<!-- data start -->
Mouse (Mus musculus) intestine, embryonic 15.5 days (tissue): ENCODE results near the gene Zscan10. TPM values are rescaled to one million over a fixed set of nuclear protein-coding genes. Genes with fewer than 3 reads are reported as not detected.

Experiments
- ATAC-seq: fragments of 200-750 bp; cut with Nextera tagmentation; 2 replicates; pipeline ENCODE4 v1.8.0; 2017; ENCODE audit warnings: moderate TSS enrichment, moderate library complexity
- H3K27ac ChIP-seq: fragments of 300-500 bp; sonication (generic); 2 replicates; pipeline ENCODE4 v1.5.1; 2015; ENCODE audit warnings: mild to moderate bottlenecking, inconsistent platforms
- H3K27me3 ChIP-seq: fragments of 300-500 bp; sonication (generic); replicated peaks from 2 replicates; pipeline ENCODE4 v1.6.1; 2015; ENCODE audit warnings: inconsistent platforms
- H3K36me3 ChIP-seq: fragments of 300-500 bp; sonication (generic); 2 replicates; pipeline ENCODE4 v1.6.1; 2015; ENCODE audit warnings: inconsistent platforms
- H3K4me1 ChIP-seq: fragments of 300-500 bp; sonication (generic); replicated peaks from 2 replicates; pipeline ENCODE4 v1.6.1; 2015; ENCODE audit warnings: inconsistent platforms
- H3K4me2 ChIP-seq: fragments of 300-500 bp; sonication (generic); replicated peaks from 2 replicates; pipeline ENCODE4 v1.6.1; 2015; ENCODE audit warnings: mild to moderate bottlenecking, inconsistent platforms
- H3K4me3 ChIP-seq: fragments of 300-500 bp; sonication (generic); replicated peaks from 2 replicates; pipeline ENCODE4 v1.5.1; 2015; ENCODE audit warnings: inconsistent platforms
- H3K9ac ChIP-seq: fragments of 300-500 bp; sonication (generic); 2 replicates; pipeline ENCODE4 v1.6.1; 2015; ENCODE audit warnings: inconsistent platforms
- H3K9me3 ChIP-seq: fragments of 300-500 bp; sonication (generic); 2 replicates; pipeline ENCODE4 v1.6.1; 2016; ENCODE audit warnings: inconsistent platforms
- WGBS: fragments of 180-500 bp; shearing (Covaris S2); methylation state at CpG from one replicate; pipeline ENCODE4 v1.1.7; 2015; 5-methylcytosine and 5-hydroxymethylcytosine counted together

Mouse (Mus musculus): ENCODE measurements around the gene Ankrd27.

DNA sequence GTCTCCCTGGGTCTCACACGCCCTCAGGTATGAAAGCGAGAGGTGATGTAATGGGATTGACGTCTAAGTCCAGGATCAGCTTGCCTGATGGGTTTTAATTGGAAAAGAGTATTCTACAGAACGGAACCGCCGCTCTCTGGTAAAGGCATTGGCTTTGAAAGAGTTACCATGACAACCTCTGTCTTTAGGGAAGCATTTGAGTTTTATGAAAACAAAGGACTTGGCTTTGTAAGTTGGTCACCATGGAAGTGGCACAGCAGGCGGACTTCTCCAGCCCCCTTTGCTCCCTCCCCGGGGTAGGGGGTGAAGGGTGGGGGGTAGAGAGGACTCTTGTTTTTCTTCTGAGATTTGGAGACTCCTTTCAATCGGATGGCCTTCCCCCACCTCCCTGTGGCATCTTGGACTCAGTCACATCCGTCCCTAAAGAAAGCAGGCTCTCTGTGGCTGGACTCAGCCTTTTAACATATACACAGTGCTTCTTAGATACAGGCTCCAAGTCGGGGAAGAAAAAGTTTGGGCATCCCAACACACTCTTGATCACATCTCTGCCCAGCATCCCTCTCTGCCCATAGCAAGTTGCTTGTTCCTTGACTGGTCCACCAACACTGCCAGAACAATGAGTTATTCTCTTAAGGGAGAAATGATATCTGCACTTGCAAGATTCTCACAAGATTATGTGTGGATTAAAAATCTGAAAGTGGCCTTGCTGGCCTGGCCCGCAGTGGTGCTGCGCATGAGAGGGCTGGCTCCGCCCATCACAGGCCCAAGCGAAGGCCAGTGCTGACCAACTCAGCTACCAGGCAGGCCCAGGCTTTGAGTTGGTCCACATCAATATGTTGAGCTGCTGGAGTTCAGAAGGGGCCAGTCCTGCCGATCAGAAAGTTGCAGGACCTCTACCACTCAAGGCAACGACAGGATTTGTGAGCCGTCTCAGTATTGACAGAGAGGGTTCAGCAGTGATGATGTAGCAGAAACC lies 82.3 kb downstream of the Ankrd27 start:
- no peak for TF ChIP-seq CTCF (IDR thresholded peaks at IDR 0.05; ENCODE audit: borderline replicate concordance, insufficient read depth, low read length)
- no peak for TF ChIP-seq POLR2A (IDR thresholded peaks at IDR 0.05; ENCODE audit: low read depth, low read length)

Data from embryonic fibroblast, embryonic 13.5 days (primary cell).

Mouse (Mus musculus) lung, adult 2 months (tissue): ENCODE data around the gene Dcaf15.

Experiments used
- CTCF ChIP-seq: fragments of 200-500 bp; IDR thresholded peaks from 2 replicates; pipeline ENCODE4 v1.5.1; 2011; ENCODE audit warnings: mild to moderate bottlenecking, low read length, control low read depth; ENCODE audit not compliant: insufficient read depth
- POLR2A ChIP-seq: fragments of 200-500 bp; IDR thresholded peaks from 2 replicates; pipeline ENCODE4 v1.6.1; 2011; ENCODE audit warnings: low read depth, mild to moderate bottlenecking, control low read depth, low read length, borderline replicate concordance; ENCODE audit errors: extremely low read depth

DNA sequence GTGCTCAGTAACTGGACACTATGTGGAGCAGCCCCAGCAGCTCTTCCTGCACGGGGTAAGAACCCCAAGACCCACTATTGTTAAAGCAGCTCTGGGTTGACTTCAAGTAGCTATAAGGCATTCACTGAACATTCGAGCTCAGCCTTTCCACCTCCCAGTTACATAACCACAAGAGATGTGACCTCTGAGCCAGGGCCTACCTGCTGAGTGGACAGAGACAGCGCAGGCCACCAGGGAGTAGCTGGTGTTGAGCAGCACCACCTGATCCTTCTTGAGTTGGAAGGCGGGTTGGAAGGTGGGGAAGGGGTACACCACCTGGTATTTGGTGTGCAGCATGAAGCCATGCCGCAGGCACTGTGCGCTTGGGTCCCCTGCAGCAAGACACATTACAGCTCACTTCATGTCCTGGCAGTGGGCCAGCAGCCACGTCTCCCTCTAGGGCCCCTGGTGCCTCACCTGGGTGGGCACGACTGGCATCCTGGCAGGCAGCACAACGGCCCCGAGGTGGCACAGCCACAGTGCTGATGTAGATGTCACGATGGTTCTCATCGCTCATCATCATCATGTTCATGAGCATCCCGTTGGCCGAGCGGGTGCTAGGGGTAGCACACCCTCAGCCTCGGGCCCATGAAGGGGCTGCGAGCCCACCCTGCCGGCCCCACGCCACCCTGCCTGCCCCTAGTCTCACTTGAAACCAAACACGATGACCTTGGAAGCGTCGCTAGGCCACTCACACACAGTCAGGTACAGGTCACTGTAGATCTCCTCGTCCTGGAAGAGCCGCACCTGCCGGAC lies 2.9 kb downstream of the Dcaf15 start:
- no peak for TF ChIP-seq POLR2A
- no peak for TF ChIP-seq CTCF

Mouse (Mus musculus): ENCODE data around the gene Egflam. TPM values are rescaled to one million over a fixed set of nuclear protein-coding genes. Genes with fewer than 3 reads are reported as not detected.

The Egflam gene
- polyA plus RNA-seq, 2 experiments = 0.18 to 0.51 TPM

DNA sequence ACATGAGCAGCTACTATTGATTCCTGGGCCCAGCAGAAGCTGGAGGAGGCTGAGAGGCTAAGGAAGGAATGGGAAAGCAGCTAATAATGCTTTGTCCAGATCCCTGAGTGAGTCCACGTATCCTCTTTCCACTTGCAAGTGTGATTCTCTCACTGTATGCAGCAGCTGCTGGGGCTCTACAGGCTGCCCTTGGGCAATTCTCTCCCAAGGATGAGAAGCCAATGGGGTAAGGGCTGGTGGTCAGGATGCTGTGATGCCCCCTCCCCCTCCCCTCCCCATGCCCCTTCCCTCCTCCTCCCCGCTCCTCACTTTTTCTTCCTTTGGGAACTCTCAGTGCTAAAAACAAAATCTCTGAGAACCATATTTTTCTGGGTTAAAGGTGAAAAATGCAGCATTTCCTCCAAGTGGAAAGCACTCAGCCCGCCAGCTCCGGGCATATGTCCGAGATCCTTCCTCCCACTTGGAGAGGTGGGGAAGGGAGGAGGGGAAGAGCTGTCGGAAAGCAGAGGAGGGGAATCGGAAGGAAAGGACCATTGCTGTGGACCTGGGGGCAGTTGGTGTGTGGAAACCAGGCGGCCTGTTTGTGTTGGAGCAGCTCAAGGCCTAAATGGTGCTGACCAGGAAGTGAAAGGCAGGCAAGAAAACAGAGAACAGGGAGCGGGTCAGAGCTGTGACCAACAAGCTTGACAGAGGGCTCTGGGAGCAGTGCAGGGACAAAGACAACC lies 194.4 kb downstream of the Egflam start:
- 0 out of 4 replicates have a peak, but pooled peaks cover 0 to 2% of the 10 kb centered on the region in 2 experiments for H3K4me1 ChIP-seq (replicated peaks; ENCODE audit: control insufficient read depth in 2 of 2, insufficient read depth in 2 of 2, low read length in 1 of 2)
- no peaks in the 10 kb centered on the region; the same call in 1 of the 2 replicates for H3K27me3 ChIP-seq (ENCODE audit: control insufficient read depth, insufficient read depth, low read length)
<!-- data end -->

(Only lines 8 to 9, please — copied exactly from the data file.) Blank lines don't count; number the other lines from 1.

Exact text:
- H3K4me2 ChIP-seq: fragments of 300-500 bp; sonication (generic); replicated peaks from 2 replicates; pipeline ENCODE4 v1.6.1; 2015; ENCODE audit warnings: mild to moderate bottlenecking, inconsistent platforms
- H3K4me3 ChIP-seq: fragments of 300-500 bp; sonication (generic); replicated peaks from 2 replicates; pipeline ENCODE4 v1.5.1; 2015; ENCODE audit warnings: inconsistent platforms